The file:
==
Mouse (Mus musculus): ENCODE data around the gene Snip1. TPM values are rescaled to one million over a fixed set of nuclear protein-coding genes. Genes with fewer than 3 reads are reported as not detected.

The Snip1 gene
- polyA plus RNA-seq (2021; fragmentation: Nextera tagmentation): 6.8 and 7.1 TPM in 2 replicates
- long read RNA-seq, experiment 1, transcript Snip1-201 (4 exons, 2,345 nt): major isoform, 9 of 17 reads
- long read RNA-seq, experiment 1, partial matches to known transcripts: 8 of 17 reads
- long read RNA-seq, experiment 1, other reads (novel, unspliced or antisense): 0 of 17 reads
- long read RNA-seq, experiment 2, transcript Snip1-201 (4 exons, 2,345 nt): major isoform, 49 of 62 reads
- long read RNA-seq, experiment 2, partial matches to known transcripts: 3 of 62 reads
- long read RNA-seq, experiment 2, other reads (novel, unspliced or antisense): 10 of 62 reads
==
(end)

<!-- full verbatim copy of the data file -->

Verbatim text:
Mouse (Mus musculus): ENCODE data around the gene Snip1. TPM values are rescaled to one million over a fixed set of nuclear protein-coding genes. Genes with fewer than 3 reads are reported as not detected.

The Snip1 gene
- polyA plus RNA-seq (2021; fragmentation: Nextera tagmentation): 6.8 and 7.1 TPM in 2 replicates
- long read RNA-seq, experiment 1, transcript Snip1-201 (4 exons, 2,345 nt): major isoform, 9 of 17 reads
- long read RNA-seq, experiment 1, partial matches to known transcripts: 8 of 17 reads
- long read RNA-seq, experiment 1, other reads (novel, unspliced or antisense): 0 of 17 reads
- long read RNA-seq, experiment 2, transcript Snip1-201 (4 exons, 2,345 nt): major isoform, 49 of 62 reads
- long read RNA-seq, experiment 2, partial matches to known transcripts: 3 of 62 reads
- long read RNA-seq, experiment 2, other reads (novel, unspliced or antisense): 10 of 62 reads